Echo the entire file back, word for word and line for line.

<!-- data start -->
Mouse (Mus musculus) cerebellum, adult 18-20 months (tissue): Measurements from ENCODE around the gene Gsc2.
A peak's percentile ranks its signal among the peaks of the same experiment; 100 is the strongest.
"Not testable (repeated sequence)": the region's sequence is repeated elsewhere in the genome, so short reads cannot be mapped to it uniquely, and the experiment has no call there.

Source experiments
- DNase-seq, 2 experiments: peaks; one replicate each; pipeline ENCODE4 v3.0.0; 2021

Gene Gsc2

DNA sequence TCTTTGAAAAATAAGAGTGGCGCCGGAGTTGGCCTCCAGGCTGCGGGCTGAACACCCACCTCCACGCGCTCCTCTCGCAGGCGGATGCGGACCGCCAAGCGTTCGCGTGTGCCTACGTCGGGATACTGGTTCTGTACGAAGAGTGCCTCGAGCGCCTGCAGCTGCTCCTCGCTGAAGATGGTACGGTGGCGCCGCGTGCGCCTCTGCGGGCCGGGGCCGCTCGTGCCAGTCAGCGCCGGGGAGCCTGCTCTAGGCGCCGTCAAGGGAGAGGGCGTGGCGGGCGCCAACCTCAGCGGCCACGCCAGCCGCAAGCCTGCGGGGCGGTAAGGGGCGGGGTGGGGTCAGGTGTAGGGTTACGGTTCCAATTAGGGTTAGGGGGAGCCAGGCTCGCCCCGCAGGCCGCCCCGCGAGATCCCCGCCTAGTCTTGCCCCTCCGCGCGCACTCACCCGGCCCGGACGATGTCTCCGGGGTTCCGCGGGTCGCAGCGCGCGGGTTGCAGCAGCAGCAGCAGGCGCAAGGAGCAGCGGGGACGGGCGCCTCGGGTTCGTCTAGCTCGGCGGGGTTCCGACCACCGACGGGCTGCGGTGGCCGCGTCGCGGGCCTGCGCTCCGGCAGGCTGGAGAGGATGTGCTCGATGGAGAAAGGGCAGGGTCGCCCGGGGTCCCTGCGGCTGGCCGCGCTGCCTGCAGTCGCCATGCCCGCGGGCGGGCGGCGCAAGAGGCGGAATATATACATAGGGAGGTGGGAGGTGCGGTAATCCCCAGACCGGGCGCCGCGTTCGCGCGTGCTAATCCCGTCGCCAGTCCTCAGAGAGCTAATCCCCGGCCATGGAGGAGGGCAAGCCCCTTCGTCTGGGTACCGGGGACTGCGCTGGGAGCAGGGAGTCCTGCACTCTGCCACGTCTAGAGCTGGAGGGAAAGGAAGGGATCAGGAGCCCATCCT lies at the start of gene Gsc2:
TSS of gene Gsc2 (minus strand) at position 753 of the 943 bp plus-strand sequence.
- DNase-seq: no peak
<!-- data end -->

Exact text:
Mouse (Mus musculus) cerebellum, adult 18-20 months (tissue): Measurements from ENCODE around the gene Gsc2.
A peak's percentile ranks its signal among the peaks of the same experiment; 100 is the strongest.
"Not testable (repeated sequence)": the region's sequence is repeated elsewhere in the genome, so short reads cannot be mapped to it uniquely, and the experiment has no call there.

Source experiments
- DNase-seq, 2 experiments: peaks; one replicate each; pipeline ENCODE4 v3.0.0; 2021

Gene Gsc2

DNA sequence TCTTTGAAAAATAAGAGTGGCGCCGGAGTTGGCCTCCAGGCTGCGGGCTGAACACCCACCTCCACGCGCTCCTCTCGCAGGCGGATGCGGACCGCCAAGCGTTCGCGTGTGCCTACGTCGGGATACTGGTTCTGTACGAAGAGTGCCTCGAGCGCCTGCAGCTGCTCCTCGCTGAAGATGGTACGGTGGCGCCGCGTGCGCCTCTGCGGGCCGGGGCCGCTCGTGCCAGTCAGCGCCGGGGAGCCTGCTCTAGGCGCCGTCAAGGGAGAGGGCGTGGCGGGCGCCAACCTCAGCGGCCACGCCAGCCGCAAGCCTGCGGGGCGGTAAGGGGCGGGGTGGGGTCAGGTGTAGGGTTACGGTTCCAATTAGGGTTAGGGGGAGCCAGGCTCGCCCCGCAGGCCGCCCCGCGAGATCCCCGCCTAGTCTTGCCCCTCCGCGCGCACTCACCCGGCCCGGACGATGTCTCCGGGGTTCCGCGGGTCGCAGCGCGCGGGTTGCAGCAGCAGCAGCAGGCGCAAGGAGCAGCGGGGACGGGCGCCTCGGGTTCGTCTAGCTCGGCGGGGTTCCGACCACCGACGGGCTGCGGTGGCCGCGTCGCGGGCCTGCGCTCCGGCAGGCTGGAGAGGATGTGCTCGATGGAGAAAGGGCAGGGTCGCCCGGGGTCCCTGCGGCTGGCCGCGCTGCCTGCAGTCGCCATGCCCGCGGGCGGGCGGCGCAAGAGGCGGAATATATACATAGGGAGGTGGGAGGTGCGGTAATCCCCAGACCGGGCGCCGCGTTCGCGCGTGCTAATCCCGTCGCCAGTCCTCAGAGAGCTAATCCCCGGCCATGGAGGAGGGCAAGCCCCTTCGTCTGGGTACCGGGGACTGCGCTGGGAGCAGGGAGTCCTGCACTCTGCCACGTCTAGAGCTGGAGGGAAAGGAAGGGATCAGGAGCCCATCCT lies at the start of gene Gsc2:
TSS of gene Gsc2 (minus strand) at position 753 of the 943 bp plus-strand sequence.
- DNase-seq: no peak